Discriminated by many, isolated from all. Crooks is a quick-witted, vivacious, stable-hand who takes his name from his physical
characteristics; A crooked back as result of a horse kick. He’s segregated for the clear reason of the colour of his skin. Crooks is kept to
his sanctuary—the harness room; where the white man snickers, and indecent remarks are impenetrable. He may put up a front,
demonstrates his care free attitude, but somewhere deep down lies A guy who needs somebody—to be near him.(pg. 20) Crooks’ display of
emotions makes the reader feel empathy and allows him to fully grasp the theme of loneliness intended in Of Mice and Men.
Black, nigger, negro, coon, niglet, spook — All derogative terms that are used to describe people of an African culture. Crooks is the
only non-Caucasian individual occupying the ranch. Because of his difference in colour, he is secluded from the other ranch hands,
including their activities. Remember when your mother told you being different meant you were unique, meant you were something
special? In this case, it would’ve been better off if Crooks wasn‘t the silky pearl, but the bland clam.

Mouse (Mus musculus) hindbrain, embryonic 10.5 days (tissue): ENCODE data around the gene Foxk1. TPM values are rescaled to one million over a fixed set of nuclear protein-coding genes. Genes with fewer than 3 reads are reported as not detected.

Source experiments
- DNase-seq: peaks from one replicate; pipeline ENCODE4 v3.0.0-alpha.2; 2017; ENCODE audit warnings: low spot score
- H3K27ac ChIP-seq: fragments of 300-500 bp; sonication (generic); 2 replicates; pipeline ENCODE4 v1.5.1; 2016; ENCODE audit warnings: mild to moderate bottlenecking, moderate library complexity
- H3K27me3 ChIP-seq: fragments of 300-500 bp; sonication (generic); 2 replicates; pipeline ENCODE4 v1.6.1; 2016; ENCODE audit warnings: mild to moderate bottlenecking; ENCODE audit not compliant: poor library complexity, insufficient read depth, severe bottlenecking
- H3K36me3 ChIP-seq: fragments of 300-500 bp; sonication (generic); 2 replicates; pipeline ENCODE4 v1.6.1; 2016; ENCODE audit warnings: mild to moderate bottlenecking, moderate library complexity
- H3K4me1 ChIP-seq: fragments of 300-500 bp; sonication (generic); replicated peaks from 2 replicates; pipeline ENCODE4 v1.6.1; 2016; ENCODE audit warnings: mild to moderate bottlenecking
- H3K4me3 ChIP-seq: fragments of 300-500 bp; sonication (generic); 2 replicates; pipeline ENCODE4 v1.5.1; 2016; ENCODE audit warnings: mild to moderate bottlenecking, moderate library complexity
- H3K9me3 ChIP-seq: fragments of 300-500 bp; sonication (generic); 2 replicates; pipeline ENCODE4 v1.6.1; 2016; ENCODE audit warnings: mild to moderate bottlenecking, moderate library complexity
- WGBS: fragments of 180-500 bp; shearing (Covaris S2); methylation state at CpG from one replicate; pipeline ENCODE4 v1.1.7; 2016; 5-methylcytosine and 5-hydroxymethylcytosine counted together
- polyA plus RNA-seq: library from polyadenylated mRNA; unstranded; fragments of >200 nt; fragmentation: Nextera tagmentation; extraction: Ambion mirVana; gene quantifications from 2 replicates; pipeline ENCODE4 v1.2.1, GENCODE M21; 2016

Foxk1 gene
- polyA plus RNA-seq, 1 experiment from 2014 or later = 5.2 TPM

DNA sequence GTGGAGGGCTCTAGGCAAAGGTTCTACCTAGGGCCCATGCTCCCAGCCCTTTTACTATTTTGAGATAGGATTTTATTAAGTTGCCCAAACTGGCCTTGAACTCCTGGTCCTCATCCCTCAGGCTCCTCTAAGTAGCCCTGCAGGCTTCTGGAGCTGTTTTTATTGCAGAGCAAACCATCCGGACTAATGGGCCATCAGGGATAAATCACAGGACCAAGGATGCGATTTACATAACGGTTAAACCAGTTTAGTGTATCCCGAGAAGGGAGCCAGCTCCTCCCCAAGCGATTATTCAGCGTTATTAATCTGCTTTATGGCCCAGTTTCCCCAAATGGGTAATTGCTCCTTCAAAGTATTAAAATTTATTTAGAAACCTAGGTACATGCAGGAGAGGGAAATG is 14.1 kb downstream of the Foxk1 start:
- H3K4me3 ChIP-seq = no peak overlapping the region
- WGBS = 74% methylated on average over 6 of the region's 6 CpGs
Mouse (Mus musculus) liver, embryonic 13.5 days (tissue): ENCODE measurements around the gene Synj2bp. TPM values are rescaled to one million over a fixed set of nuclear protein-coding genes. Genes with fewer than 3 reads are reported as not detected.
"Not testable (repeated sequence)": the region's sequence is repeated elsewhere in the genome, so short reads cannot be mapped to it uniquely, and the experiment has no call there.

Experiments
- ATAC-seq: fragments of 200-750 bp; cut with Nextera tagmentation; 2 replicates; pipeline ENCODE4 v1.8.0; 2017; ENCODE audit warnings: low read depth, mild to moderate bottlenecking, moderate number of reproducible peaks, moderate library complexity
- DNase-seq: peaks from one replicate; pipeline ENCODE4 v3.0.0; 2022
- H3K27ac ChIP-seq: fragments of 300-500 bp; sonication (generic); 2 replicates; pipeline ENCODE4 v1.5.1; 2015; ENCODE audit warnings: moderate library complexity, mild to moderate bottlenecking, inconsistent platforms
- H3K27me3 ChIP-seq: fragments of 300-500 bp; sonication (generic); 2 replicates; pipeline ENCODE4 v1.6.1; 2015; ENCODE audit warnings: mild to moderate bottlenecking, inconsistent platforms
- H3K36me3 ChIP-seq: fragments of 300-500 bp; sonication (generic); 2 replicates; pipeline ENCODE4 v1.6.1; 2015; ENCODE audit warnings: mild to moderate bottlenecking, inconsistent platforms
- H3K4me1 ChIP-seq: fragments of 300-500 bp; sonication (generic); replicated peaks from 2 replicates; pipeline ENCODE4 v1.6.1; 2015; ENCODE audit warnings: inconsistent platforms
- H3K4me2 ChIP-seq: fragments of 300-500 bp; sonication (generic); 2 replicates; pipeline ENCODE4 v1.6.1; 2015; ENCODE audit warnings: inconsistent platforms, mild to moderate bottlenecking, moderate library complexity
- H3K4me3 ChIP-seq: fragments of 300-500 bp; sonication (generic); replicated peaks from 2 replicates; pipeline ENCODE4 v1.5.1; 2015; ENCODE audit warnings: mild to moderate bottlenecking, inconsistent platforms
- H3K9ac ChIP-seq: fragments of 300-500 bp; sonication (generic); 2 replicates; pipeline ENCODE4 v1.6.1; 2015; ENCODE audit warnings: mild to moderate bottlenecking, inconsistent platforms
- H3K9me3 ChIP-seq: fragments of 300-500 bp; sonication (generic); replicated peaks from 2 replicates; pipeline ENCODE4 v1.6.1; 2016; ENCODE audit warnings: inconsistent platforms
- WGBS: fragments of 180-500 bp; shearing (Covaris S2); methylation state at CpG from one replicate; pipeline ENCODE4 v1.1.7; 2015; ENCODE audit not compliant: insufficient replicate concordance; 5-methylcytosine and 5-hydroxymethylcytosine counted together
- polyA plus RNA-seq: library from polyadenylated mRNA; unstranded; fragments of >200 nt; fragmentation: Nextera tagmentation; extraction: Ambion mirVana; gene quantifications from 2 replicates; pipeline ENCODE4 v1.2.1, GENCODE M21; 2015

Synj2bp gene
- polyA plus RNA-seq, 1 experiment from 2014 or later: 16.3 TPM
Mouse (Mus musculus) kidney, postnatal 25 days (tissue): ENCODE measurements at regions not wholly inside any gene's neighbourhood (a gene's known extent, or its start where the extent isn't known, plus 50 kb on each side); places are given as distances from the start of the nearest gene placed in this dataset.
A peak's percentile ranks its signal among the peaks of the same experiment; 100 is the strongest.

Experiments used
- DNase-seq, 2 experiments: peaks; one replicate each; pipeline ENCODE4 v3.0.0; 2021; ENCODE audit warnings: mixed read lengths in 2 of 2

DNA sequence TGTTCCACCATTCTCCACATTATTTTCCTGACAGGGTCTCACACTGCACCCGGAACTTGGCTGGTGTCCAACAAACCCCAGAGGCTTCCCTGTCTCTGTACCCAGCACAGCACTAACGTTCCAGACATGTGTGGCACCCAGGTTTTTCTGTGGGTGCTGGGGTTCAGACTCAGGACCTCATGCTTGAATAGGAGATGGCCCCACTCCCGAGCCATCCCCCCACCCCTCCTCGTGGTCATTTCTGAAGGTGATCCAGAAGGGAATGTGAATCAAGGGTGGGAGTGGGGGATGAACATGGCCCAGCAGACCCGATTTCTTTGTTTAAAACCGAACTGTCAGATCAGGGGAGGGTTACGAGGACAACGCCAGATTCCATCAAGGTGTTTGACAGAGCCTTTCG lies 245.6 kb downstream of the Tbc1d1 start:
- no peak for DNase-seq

You don't let me in your house to play cards, so why should I let you into my house? These words spittle from Crooks mouth, a pool of
anger spreading throughout his veins. Human rights? What are those? During the depression era, African-American people weren’t
appreciated. White men treated them as if they had a high rank in royalty, intolerating scum like Negros. White men would look at a
pile of manure and compare African-American people, finding no difference in the two.
Being the only African-American man had to have made Crooks lonely. Who could he turn to, discuss injustice and cruelty? Who could
he acknowledge? Just the presence of another man like him would have comforted him. Who could lean his heavy head on? Look for
reassurance, words of ease, telling him...
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